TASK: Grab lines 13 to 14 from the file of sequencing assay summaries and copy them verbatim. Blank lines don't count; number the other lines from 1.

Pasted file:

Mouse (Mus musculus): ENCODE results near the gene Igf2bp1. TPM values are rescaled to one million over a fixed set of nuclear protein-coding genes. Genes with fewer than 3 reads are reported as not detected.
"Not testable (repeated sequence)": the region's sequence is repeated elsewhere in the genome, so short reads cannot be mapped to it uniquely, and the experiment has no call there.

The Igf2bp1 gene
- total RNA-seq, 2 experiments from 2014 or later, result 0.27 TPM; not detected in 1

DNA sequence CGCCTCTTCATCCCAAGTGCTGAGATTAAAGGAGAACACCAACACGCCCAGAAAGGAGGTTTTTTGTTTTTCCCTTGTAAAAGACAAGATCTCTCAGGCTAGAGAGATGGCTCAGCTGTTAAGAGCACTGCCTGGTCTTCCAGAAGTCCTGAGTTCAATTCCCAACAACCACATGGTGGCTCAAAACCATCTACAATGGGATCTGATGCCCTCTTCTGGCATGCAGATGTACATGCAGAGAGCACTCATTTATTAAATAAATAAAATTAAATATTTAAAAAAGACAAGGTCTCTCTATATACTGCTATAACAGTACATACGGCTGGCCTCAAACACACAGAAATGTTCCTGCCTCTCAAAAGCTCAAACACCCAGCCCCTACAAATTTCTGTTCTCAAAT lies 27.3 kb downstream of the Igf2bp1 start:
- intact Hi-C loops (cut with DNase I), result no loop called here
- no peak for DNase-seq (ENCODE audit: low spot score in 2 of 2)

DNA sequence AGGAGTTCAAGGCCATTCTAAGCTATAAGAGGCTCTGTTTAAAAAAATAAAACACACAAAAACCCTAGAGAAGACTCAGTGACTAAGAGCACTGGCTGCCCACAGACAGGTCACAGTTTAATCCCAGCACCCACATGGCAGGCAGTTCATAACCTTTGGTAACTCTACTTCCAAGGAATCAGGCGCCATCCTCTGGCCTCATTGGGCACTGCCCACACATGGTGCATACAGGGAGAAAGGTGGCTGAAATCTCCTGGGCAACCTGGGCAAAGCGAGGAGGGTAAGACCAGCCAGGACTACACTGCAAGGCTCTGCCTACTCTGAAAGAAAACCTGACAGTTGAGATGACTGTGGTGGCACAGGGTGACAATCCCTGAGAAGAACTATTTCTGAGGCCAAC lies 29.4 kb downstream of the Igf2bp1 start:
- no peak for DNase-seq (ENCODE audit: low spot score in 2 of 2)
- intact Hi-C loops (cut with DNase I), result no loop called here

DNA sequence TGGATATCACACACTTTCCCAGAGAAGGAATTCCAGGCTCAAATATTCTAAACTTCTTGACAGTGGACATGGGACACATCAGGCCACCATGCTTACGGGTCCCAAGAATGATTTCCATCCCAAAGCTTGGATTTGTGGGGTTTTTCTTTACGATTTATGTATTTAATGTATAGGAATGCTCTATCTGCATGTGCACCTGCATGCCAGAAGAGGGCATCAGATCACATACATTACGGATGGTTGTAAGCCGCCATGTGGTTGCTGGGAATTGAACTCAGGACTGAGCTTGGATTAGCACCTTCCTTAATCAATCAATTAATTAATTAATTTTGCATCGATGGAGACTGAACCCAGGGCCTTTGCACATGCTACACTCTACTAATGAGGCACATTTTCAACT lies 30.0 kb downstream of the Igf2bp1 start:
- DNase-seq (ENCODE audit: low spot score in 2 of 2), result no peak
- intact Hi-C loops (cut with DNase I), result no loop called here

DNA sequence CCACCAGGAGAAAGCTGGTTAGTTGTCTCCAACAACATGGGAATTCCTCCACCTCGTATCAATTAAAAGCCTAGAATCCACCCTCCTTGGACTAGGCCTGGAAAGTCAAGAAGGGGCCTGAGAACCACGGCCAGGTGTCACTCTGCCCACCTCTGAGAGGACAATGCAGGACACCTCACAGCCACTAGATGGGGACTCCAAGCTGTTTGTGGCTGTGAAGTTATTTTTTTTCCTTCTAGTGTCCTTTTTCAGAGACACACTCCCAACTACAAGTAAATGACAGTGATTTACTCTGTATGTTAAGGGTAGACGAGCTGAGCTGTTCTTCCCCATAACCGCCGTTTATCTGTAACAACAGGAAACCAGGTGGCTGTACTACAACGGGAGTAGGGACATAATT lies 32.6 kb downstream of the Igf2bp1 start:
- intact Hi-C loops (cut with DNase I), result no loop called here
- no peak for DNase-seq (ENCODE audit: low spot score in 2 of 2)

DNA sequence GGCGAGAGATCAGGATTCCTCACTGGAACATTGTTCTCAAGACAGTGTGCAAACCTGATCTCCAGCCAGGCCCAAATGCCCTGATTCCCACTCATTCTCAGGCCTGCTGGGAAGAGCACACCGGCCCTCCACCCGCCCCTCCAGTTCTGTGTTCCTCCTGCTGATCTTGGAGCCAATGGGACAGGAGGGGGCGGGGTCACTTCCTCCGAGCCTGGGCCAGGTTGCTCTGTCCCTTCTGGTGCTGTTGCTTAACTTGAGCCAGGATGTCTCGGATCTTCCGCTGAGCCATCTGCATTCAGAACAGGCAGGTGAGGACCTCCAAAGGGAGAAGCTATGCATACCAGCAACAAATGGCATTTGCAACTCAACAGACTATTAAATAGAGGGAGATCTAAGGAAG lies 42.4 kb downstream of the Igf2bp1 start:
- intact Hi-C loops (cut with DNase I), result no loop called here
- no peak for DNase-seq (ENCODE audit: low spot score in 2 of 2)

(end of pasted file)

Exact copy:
- intact Hi-C loops (cut with DNase I), result no loop called here

DNA sequence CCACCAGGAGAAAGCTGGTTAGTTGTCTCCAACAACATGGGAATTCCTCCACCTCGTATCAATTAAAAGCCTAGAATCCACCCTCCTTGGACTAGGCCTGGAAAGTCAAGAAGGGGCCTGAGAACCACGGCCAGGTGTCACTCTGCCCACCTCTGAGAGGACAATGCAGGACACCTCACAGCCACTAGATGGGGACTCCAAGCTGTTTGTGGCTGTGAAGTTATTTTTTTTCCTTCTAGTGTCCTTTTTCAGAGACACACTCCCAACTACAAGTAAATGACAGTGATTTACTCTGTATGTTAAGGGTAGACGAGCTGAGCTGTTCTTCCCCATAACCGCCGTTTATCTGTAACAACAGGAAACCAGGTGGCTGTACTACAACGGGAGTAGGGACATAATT lies 32.6 kb downstream of the Igf2bp1 start: